Farm Progress

Farm Bureau announces additional right to repair agreements

AFBF negotiates deals with AGCO and Kubota to help farmers and ranchers repair their own equipment.

Joshua Baethge, Policy editor

May 22, 2023

2 Min Read
Tractor with open hood during repair
Getty Images

The American Farm Bureau Federation announced right to repair agreements with equipment manufacturers AGCO and Kubota. The Memorandums of Understanding were negotiated independently of each other. Both are similar to deals AFBF negotiated earlier this year with John Deere and CNH Industrial Brands, the parent company of Case IH and New Holland.

According to AFBF, the four MOUs signed this year cover almost 70% of the agricultural machinery sold in the U.S.

“Farmers and ranchers urged us to find a private sector solution to the challenges of repairing their own equipment,” AFBF President Zippy Duvall said. “These agreements represent ongoing efforts to ensure farmers have access to the tools necessary to keep their equipment running, and to keep food on the table for families across America.”

Both agreements went into effect on May 17 and are intended to help farmers in the 50 states and Puerto Rico. The manufacturers agreed to ensure farmers have electronic access on “fair and reasonable terms” to their codes and data. That data will also be available to a farmer’s selected independent repair facility.

The manufacturers will continue to provide access to their technical manuals and provide machine diagnostic connectivity to perform calibrations. They will also assure training is available for their products.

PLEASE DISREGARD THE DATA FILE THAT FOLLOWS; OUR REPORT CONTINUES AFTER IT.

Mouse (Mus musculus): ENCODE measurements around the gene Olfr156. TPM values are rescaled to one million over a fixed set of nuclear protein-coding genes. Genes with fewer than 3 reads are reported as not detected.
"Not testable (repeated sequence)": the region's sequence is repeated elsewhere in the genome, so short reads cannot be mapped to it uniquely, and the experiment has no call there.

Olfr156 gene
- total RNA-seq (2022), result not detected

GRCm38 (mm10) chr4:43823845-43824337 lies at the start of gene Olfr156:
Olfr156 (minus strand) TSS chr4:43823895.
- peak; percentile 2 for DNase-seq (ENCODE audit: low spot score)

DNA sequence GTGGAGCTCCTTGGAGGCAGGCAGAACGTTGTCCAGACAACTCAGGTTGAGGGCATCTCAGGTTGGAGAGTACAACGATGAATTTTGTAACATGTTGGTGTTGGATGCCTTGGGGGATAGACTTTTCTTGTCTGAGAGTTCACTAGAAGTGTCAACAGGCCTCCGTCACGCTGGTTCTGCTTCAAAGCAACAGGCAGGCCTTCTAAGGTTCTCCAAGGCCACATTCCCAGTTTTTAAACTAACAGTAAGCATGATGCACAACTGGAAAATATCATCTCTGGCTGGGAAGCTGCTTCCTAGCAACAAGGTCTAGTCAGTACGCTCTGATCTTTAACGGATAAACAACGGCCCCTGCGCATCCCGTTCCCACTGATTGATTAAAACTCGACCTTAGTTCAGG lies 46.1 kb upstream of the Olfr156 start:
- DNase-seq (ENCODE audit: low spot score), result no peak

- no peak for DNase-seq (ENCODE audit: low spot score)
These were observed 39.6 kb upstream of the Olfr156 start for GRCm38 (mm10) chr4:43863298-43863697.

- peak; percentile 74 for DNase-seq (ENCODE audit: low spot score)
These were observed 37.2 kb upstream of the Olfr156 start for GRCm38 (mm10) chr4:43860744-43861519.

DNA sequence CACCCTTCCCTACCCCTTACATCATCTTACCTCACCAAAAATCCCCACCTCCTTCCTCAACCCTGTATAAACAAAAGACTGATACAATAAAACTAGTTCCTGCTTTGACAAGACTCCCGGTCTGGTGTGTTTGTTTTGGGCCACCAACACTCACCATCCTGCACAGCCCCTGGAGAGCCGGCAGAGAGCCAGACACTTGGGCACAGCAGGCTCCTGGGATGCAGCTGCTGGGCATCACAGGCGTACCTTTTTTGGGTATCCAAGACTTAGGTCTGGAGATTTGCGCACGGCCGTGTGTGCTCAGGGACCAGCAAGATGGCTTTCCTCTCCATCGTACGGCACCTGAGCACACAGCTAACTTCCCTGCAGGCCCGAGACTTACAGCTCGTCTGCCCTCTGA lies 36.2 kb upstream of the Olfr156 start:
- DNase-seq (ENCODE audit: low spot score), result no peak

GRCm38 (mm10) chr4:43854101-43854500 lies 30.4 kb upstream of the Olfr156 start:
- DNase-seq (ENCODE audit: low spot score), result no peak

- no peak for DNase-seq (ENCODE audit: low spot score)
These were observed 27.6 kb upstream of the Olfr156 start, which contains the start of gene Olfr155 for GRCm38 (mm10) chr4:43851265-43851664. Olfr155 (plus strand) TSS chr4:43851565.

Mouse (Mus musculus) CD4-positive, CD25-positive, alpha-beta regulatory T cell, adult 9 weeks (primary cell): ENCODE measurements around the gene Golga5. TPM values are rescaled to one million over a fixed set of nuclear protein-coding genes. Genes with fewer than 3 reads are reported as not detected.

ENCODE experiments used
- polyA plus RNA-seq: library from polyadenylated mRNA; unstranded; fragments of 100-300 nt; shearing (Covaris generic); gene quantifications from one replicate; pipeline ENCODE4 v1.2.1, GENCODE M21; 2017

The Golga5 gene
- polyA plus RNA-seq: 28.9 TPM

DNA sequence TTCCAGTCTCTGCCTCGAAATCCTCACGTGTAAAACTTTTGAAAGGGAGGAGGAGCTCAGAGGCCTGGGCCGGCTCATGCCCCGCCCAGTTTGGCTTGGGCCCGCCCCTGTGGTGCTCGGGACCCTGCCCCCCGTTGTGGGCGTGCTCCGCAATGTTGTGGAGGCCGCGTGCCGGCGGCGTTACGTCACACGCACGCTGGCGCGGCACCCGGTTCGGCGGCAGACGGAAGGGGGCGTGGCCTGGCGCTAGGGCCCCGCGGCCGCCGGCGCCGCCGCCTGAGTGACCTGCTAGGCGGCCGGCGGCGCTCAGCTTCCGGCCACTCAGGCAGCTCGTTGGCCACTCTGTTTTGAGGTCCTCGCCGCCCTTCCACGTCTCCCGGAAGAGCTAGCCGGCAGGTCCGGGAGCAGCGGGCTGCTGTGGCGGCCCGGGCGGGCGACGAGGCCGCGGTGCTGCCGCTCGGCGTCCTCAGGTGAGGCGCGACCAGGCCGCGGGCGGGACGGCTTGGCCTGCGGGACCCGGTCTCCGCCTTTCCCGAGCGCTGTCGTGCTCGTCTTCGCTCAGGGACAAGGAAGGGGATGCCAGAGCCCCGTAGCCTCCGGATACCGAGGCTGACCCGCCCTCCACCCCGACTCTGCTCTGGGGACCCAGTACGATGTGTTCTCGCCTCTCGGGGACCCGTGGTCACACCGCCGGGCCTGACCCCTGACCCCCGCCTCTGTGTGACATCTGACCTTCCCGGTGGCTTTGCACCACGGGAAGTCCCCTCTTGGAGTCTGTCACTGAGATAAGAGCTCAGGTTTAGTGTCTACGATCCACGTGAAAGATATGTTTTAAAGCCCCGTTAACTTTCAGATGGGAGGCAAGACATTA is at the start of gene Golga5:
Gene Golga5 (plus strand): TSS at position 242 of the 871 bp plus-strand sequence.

AGCO Vice President of Customer Support Barry O’Shea says his company supports a farmer’s ability to repair the equipment they own.

“We are dedicated to being their most trusted partner for smart farming solutions, and this MOU with Farm Bureau is an outcome of that commitment,” O’Shea says. “We appreciated the American Farm Bureau’s diligence, and we will continue delivering tools farmers can use to diagnose, maintain, and repair their AGCO machinery.”

In return for the commitments from the two manufacturers, AFBF agreed to encourage its state Farm Bureau organizations to recognize the MOUs and refrain from introducing, promoting or supporting federal or state “right to repair” legislation that would impose additional requirements. If such legislation is enacted, all parties have the right to withdraw from the agreements within 15 days.

AFBF and the two manufacturers have also agreed to meet at least twice per year to assess the MOUs and update as needed. Kubota Senior Vice President of Marketing Todd Stucke says his company was pleased to sign the MOU so that customers are empowered with the information and tools they need to diagnose and make repairs.

“Through our network of over 1,100 dealers, Kubota makes available the shop tools, parts, guides and manuals to owners who choose to work directly on their machines,” Stucke says. “We strive to ensure that our equipment is manufactured to the highest engineering standards to maximize performance for our customers, and this agreement is a good step toward further protecting their safety while operating, maintaining and repairing it.”

About the Author(s)

Joshua Baethge

Policy editor, Farm Progress

Joshua Baethge covers a wide range of government issues affecting agriculture. Before joining Farm Progress, he spent 10 years as a news and feature reporter in Texas. During that time, he covered multiple state and local government entities, while also writing about real estate, nightlife, culture and whatever else was the news of the day.

Baethge earned his bachelor’s degree at the University of North Texas. In his free time, he enjoys going to concerts, discovering new restaurants, finding excuses to be outside and traveling as much as possible. He is based in the Dallas area where he lives with his wife and two kids.

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